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Paperback Angels Flight Book

ISBN: 1538762706

ISBN13: 9781538762707

Angels Flight

(Part of the Harry Bosch (#6) Series and Harry Bosch Universe (#8) Series)

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Format: Paperback

Condition: Very Good

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Book Overview

In this "superbly paced" New York Times bestseller ( Esquire ), LAPD detective Harry Bosch is trying to solve a high-profile lawyer's murder. But first he must face the public's suspicion . . . and his darkest fears. An activist attorney is killed in a cute little L.A. trolley called Angels Flight, far from Harry Bosch's Hollywood turf. But the case is so explosive -- and the dead man's enemies inside the L.A.P.D. are so numerous -- that it falls...

Customer Reviews

5 ratings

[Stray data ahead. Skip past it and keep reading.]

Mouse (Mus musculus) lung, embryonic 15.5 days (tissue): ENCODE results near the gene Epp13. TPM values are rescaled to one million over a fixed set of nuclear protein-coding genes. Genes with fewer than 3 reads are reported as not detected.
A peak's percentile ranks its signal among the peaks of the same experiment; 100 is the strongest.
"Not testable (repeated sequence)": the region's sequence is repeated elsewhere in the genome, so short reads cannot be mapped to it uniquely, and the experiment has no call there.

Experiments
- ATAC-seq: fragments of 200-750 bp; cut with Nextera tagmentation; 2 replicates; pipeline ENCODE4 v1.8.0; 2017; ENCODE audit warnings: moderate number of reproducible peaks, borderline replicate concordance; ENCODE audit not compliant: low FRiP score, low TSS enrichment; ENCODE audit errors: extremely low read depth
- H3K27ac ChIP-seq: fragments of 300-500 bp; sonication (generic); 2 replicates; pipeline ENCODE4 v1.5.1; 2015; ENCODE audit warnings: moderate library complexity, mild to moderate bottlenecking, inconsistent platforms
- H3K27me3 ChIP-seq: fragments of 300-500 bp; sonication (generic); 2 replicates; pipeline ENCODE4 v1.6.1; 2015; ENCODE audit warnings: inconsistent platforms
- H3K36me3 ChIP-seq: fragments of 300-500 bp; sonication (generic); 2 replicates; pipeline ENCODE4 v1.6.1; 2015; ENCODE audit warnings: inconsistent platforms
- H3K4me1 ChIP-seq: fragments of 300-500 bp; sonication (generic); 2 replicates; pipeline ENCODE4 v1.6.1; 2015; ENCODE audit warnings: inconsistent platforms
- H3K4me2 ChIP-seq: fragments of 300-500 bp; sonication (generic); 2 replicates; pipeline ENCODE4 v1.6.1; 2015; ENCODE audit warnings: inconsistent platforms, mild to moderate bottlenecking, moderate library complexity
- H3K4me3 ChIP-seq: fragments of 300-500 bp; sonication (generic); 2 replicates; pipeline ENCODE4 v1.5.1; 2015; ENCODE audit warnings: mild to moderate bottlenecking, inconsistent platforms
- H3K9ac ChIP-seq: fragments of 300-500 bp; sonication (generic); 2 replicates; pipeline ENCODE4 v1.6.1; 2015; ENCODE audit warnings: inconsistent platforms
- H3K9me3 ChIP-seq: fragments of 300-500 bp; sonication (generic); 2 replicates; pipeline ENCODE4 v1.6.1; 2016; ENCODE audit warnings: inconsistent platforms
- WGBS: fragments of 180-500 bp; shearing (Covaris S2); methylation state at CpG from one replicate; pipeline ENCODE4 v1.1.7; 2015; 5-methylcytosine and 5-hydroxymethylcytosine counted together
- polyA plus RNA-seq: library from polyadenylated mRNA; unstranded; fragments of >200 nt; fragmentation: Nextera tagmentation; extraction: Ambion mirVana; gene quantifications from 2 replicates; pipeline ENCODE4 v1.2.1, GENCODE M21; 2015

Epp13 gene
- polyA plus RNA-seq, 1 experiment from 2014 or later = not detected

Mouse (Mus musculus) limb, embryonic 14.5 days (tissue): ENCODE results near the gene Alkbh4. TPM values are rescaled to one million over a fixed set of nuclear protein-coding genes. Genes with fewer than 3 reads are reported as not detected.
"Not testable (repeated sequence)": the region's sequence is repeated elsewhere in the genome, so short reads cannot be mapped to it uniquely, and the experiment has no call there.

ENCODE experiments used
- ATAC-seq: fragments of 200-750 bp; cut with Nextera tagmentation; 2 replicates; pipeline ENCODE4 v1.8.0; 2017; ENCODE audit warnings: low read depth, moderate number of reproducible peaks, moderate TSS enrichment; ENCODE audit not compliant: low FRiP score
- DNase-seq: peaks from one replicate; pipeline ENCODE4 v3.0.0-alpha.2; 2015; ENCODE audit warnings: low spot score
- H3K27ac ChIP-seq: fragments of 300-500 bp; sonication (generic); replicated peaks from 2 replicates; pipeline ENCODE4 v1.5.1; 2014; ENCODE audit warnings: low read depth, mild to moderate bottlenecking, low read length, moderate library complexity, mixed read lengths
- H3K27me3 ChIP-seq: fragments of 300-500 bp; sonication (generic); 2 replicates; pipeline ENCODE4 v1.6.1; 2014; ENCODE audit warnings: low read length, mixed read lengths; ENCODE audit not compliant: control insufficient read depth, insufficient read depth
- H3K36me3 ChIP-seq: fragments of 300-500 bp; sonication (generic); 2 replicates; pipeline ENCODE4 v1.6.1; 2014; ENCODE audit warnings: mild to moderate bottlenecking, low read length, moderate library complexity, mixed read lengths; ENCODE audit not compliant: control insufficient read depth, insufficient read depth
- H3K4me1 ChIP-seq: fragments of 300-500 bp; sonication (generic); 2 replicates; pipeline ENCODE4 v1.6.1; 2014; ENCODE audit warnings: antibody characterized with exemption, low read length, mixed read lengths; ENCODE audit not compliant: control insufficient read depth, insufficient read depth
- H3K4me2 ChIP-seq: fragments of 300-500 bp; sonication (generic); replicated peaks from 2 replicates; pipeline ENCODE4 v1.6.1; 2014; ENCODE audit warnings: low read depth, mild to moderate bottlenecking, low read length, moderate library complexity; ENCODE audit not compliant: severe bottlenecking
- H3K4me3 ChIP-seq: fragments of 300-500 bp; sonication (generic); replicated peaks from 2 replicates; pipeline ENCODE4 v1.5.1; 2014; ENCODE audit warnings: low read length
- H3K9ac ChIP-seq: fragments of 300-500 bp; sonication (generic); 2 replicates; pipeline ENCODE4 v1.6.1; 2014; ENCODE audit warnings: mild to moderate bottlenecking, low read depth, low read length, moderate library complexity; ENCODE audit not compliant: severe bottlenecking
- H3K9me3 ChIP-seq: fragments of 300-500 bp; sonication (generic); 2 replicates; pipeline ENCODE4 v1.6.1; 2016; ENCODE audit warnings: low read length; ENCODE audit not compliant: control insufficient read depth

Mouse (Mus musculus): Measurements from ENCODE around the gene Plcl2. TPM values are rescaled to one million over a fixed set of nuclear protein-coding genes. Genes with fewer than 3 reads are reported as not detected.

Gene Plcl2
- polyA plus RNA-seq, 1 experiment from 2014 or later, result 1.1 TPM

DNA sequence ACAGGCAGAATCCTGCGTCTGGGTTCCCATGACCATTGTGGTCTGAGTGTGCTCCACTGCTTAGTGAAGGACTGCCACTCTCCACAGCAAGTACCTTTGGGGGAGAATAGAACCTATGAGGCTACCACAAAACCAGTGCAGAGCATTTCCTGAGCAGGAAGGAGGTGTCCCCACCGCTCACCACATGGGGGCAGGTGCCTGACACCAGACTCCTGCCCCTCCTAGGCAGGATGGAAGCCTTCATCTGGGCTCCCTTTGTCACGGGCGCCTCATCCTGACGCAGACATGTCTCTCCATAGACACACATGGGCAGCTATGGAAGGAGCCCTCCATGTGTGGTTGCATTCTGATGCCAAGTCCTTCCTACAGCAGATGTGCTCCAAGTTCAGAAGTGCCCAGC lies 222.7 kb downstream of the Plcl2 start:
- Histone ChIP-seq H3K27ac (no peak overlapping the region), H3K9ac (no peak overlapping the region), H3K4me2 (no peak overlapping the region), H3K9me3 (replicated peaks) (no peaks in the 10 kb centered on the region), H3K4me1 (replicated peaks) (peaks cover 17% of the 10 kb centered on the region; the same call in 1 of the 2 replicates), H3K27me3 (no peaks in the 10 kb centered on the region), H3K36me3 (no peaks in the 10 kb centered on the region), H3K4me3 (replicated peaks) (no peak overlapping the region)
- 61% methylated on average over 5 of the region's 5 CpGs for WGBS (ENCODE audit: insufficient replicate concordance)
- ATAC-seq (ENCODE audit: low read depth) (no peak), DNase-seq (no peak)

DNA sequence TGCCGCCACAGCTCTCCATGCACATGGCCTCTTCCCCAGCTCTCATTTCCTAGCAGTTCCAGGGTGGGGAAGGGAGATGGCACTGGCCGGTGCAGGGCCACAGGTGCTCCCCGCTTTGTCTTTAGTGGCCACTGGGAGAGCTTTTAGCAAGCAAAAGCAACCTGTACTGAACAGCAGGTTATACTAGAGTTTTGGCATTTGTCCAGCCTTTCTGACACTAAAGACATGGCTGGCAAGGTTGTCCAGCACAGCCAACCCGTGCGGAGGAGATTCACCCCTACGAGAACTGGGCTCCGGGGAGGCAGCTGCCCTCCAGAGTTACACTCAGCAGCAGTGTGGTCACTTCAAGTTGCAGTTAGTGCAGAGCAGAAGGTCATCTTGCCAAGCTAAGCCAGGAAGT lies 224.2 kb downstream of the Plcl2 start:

Gripping and true to detail.

I read this book on the flight to the U.S. which initiated my move to this country several years ago. Having spent a couple of months in L.A. in 1991 just prior to the first Rodney King trial (which was to spark the upheaval this book, in part, draws on), at a time when tension was already palpable in the air, "Angels Flight" immediately brought back my memories of that time. Now that I am living and working in Los Angeles again, I can appreciate even better Michael Connelly's excellent insight into the politics of this city and the situation of the LAPD, where, with the "C.R.A.S.H." scandal, the ghost of the old beast has recently reared its head again. Connelly's rendition is true to detail in every respect - even his description of the ongoing struggle to define the role of the "inspector general," whose position was created as a response to the Rodney King trials and tribulations; who as yet, however, has not been as effective as the creators of that office had in mind. "Angel's Flight" was Connelly's first book I read, and it immediately drew me into the Harry Bosch series. I have since become an ardent fan and am always eagerly awaiting the next installment. Michael Connelly is one of the few authors who have never once disappointed me! Also recommended: The Harry Bosch Novels: The Black Echo, The Black Ice, The Concrete Blonde A Darkness More Than Night (Harry Bosch)

They don't get much more "noir" than this one